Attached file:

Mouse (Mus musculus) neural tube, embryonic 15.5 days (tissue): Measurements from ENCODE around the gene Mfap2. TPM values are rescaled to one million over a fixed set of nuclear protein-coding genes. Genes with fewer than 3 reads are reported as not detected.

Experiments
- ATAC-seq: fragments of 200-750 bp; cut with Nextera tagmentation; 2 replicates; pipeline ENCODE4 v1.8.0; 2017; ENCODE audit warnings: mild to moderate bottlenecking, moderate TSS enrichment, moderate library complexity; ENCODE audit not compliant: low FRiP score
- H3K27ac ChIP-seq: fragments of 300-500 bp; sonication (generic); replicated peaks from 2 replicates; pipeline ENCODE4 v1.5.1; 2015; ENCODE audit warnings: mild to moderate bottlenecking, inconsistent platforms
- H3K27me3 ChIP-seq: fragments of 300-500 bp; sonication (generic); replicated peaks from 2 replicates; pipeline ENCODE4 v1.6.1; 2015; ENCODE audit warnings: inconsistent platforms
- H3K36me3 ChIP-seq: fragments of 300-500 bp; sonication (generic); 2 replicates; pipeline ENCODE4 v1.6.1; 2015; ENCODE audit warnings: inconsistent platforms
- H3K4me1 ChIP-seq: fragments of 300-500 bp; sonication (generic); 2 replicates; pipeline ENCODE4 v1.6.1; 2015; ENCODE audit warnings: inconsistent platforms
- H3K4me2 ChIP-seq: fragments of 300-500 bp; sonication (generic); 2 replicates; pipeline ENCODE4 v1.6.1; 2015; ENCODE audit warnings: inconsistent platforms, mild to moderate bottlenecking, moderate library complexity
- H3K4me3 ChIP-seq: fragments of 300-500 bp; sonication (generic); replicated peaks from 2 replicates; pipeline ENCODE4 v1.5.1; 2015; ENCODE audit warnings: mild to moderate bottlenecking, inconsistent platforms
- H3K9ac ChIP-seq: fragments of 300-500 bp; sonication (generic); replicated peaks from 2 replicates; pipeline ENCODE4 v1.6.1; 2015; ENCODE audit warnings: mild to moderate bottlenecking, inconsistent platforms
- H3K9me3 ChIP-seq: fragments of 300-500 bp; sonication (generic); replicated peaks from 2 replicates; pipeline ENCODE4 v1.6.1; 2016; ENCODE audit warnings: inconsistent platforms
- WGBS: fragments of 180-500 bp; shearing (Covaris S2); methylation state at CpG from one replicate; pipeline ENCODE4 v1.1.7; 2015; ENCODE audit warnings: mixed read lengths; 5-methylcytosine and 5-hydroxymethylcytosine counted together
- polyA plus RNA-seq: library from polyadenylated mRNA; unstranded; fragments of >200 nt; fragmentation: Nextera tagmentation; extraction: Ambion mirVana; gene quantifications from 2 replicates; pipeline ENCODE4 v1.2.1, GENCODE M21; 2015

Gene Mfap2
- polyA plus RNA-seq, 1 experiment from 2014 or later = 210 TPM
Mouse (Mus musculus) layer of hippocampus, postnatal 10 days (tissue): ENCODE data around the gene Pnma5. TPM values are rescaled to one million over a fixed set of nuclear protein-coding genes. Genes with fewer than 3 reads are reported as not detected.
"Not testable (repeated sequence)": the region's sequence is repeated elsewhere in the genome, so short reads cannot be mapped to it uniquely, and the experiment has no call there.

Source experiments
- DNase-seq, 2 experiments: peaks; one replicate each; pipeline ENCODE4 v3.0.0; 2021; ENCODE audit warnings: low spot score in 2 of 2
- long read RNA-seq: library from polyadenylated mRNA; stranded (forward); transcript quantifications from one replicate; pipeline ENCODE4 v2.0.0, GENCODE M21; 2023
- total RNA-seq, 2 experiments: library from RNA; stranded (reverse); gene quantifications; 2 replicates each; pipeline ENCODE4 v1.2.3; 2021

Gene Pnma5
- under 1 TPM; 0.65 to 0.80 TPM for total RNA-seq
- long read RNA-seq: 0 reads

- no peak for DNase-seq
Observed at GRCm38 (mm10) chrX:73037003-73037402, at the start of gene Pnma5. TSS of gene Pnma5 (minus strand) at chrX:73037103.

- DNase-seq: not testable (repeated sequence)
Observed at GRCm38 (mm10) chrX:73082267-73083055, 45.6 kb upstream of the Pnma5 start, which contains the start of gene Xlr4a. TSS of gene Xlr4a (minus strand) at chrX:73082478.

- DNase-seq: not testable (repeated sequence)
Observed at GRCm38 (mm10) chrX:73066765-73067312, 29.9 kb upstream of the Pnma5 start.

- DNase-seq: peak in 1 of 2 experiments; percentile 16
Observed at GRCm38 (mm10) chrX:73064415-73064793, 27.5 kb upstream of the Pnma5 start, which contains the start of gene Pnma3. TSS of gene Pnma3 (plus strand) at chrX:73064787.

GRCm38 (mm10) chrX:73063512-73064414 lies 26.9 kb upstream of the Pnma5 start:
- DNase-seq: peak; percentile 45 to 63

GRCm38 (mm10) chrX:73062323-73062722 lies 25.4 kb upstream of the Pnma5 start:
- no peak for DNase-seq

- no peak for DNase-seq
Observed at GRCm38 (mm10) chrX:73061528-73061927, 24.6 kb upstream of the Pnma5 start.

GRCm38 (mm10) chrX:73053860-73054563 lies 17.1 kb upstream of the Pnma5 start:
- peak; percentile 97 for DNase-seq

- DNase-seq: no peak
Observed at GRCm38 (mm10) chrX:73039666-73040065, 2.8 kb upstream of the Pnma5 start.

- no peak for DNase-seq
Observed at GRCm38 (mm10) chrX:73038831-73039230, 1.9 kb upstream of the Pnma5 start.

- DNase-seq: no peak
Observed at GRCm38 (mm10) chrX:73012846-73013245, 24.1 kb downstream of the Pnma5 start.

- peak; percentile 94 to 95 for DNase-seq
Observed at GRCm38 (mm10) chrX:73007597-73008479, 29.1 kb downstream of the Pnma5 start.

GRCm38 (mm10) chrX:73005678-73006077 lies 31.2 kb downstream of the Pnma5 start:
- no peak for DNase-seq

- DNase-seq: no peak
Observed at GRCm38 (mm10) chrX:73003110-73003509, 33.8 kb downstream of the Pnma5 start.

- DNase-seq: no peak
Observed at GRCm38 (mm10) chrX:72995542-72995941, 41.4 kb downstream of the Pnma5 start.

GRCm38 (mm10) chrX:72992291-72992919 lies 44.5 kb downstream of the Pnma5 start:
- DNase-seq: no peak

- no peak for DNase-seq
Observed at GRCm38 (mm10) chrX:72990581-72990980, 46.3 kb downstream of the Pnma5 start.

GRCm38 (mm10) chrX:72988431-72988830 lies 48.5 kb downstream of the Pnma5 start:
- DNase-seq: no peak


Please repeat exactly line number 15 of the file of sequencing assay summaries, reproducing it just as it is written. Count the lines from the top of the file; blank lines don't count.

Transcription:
- polyA plus RNA-seq, 1 experiment from 2014 or later = 210 TPM